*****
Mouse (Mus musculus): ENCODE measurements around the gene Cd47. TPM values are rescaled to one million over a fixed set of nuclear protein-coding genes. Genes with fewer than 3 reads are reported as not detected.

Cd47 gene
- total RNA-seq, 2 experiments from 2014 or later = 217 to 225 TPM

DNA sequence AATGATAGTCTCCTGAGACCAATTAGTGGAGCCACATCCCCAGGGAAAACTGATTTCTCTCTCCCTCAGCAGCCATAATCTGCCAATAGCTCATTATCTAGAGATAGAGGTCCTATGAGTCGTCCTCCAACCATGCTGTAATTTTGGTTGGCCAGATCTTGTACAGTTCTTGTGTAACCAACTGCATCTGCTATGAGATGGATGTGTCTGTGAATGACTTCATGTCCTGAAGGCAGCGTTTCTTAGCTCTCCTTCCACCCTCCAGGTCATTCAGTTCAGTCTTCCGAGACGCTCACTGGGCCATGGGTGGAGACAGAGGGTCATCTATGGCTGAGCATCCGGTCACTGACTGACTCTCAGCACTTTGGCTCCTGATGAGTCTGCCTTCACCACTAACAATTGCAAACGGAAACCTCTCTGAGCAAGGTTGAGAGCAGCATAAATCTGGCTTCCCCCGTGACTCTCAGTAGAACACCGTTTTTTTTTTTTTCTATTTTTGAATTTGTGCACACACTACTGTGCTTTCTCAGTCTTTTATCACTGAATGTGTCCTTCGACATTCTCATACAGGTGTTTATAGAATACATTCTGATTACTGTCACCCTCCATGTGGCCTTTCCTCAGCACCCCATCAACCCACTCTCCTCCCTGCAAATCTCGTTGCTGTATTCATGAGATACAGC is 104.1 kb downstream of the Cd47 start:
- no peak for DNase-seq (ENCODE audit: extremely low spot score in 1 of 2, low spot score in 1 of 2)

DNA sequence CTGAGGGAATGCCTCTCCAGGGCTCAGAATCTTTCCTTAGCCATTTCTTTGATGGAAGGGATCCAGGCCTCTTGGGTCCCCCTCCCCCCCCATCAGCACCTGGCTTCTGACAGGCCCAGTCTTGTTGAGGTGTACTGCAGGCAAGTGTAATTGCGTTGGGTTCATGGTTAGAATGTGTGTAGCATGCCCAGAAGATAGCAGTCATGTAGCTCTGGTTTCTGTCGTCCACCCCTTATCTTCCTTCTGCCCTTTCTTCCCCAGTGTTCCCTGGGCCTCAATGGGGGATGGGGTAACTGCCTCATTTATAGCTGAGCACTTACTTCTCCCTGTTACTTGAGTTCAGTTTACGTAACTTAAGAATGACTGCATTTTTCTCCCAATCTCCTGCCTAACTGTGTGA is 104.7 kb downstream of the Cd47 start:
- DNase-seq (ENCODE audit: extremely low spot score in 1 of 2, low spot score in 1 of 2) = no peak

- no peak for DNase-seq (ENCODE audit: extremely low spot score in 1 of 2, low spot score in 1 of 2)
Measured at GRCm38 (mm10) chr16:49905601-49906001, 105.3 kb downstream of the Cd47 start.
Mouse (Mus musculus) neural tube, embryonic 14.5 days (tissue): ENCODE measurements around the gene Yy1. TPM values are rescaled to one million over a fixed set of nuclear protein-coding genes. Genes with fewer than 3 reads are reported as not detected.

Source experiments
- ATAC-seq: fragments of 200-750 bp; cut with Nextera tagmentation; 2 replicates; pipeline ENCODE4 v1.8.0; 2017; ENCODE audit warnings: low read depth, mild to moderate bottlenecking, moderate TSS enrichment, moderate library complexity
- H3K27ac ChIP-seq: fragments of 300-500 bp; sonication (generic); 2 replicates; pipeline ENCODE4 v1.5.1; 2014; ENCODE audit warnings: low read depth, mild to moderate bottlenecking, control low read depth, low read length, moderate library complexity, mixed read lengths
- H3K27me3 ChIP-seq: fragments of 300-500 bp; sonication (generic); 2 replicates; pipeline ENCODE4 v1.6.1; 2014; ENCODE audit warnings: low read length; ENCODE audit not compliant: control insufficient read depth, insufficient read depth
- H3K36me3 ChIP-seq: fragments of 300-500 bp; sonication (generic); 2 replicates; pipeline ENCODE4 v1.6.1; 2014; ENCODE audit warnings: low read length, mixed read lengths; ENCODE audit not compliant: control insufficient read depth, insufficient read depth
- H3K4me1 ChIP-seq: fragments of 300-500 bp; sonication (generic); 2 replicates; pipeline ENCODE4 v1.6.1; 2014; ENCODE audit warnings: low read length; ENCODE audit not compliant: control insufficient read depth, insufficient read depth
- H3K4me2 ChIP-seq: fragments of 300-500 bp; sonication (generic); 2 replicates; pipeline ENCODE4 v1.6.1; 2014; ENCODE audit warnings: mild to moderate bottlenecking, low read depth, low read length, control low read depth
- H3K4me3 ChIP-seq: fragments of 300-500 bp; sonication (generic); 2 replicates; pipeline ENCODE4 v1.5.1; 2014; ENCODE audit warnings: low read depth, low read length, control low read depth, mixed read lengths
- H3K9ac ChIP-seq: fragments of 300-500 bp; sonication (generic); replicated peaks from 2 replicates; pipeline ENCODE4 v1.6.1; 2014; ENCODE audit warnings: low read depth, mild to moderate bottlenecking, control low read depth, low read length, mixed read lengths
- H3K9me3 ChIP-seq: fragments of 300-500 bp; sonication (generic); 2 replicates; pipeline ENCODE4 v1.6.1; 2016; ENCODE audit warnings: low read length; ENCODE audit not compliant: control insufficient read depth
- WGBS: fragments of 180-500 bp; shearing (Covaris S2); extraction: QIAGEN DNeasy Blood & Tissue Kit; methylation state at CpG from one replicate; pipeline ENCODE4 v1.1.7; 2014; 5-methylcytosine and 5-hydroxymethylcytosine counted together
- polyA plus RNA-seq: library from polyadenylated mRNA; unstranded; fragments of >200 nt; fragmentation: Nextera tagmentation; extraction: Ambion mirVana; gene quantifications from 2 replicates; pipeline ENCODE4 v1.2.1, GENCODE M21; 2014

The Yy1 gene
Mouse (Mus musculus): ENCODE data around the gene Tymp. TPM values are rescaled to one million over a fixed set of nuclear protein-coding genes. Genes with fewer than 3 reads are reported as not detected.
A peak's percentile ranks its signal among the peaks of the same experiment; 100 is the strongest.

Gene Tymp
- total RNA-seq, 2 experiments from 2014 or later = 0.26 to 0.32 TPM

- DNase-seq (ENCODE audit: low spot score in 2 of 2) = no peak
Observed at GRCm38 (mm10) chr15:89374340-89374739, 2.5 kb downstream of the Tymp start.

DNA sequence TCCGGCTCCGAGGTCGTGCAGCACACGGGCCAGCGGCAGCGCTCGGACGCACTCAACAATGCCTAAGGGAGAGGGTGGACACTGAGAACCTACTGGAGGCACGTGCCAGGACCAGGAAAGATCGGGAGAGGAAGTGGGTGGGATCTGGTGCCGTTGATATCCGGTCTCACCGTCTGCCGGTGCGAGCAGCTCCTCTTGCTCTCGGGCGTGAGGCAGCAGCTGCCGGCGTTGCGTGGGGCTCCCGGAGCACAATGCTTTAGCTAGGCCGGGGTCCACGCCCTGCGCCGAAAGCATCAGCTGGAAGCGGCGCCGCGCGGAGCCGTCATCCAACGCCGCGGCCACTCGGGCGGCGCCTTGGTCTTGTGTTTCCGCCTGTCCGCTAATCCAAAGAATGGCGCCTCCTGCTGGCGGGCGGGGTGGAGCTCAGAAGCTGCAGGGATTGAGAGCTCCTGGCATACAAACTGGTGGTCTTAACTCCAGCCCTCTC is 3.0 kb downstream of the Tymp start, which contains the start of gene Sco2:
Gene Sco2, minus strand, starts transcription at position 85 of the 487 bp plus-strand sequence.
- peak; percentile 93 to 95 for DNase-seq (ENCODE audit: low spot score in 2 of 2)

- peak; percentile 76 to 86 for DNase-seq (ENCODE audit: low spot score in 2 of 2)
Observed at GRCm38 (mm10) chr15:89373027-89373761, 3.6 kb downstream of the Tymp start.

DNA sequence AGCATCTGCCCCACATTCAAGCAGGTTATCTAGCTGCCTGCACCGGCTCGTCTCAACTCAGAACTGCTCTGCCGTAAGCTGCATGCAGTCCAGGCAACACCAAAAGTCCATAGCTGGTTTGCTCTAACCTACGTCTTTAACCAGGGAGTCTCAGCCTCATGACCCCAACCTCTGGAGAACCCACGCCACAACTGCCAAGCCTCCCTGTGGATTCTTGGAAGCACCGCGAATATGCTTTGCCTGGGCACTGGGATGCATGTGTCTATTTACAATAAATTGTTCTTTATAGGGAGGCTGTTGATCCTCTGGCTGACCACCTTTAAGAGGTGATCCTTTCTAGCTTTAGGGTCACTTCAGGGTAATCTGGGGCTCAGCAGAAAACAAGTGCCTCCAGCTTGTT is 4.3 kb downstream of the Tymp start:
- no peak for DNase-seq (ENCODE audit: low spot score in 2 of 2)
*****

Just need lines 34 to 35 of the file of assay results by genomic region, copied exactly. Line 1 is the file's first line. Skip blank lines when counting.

Observed at GRCm38 (mm10) chr15:89373027-89373761, 3.6 kb downstream of the Tymp start.

DNA sequence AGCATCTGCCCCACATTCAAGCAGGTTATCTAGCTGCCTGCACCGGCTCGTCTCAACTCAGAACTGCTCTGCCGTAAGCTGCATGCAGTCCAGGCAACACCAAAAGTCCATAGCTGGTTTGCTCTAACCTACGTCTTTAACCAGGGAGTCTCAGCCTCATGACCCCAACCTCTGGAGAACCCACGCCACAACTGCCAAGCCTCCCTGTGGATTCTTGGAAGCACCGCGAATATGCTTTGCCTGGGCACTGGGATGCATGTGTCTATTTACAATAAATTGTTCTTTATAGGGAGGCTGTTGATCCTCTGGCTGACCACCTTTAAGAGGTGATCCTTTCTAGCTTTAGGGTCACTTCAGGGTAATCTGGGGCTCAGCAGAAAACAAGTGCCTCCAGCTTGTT is 4.3 kb downstream of the Tymp start: